This year marks the 40thanniversary of Mars Hill Productions! In this devotional series, president, Fred Carpenter is reflecting on the important lessons of God that have guided us in ministry and led us into a deeper understanding of His ways.
The Lung Surgery that Wasn’t Needed by Fred Carpenter
You’ve no doubt heard this before. Someone facing a challenge or a crisis has done all they can do. And then it is said (often with some resign), “Well, it’s in God’s hands now; all we can do is pray.” But, what does the Bible teach us about prayer? Is prayer our last line of defense?
Late in 1998, I was experiencing some respiratory issues and my doctor said I should get a chest X-ray. The X-ray revealed a very small spot on one lung, but the doctor was not overly concerned at that point. He recommended we should check it again in a year, which is exactly what we did.
The next time they did a CT chest scan, and the results took a more serious turn. The spot had grown. The doctor told me wanted to remove the affected area and get the appropriate tests run to see if it was malignant. He even talked about the possibility of needing to remove an entire lobe of my right lung.
Being faced with such sobering results, I now saw this as a situation that needed serious prayer. In James 5:15, the Bible cites two prayers of the prophet Elijah as examples of effective prayer. In the first of these (1 Kings 17:1), Elijah prays that it would not rain in Israel until he prayed for rain. And then, 3 ½ years later, when Elijah prayed for rain (1Kings 18:42-46), it rained. The interesting thing about these prayers is that they don’t sound like prayer. When he utters them, he is not asking God, he is simply proclaiming what is going to happen. Upon closer examination of 1 Kings 17-18, we understand that Elijah is simply speaking what God told him to speak (see 18:1). Continue reading →
The Mars Hill staff is in a series of devotionals drawn from the book, A Tale of Three Kings by Gene Edwards. We share highlights from the book each week, but we invite you to get a copy and read along with us. The drama is a multi-act play telling the stories of three kings. It is a portrait of submission and authority within the Kingdom of God; offering hope and healing to the spiritually wounded.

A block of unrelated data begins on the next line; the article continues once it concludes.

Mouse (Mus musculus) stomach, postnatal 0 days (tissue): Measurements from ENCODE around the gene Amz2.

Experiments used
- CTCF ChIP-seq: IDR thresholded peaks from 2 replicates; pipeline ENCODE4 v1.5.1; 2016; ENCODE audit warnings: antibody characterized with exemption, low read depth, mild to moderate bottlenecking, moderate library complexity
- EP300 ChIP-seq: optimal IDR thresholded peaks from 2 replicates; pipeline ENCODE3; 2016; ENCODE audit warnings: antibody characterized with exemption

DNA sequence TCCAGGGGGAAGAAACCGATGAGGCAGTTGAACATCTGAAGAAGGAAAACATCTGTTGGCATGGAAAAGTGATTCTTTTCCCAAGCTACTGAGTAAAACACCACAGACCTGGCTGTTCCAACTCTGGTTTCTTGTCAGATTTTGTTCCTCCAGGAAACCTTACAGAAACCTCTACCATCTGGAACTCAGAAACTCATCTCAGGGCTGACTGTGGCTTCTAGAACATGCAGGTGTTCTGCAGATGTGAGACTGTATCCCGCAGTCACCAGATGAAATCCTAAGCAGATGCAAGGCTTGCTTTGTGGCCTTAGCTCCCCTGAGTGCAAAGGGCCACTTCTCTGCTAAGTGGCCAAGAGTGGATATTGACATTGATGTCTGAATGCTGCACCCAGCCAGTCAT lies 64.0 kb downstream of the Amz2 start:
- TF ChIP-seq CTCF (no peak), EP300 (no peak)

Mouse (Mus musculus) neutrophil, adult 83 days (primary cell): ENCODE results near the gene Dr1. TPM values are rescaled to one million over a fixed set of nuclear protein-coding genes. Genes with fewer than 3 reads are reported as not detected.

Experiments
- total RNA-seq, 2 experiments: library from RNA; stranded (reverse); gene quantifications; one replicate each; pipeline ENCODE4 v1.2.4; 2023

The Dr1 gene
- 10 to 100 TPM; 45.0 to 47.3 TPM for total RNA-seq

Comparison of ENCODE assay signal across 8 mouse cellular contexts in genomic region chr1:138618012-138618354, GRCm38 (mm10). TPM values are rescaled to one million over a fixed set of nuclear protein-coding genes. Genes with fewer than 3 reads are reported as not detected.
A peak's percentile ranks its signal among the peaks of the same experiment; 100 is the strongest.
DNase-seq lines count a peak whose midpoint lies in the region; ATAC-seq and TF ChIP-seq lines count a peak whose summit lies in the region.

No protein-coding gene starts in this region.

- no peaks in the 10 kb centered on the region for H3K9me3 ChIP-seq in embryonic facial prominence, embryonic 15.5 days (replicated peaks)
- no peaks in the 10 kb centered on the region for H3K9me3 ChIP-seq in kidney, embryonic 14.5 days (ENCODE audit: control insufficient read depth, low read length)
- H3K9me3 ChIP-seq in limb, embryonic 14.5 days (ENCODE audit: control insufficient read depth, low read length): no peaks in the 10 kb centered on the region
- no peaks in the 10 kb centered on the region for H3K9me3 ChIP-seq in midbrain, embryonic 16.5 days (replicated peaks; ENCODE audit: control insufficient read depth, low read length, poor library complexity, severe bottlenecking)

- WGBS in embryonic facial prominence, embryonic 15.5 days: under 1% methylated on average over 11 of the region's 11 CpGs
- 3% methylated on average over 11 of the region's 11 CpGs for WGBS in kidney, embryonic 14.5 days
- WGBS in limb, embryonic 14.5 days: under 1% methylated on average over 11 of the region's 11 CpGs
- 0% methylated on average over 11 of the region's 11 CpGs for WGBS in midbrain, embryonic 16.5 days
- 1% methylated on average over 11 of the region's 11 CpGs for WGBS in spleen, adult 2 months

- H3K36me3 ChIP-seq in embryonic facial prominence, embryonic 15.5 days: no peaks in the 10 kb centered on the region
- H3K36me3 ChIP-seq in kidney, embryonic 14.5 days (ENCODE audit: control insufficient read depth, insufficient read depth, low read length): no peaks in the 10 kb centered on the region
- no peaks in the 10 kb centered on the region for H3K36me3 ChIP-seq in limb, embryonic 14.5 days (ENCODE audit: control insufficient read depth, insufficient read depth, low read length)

“How does a person know when it is okay to separate oneself from the Lord’s anointed – especially if the Lord’s anointed is after the order of King Saul?
David never made that decision. The Lord’s anointed made it for him. The king’s own decree settled the matter!
‘Hunt him down; kill him like a dog!’
Only then did David leave. No, he fled. Even then, he never spoke a word or lifted a hand against Saul. And please note this: David did not split the kingdom when he made his departure. He did not take part of the population with him. He left alone.”
And so begins the next chapter of our book. Saul’s jealousy and madness have finally progressed to the point that he is demanding David’s death. David, knowing that he has been anointed by God to be the next king at some future time which has yet to be revealed, chooses wisely to flee and hide. David could have fought back. He had garnered enough fame and support that he likely could have persuaded many in King Saul’s court and army to turn their allegiance to him instead. But David knew that it is God who makes kings and appoints times, and God had not yet given the go-ahead for him to be king. The only thing left to do then was to get out of Saul’s way.
This sets the stage for our discussion using the following questions: Sometimes God leads us into a situation which turns sour; how do we know when it is okay to leave that situation? And, what should our exit strategy be?
The kinds of situations we talked about included those such as jobs, churches, volunteer commitments, and the like. Things usually look pretty good when you commit to a church, but after some time the leadership may start to take you in a direction you don’t want to go. Perhaps the worship style changes or the leaders demand that you take a more active role in engaging the community.
We should not leave a situation because we have become uncomfortable or unhappy. Like David, we leave when we are no longer capable of fulfilling God’s purpose for our lives in that situation. And, like David, it may take a while to come to that realization …and we may go through a season of having spears chucked at us before the full intentions of the king are made known.
This is not to say that we should stick it out in situations of actual abuse! But there are times when our situation may actually be one of being tested like Job rather than hunted by King Saul. The point is to seek God’s leading rather than cater to our own discomfort. God may be using discomfort to draw out or build up something in us.
Lastly, when you see that it is time to depart, don’t try to take an entourage with you! Don’t gossip about it. Don’t work others up into a frenzy. Just be obedient to your call and go. We are each responsible to follow God’s leading and we should not want to lead others away from what God may be doing in their lives.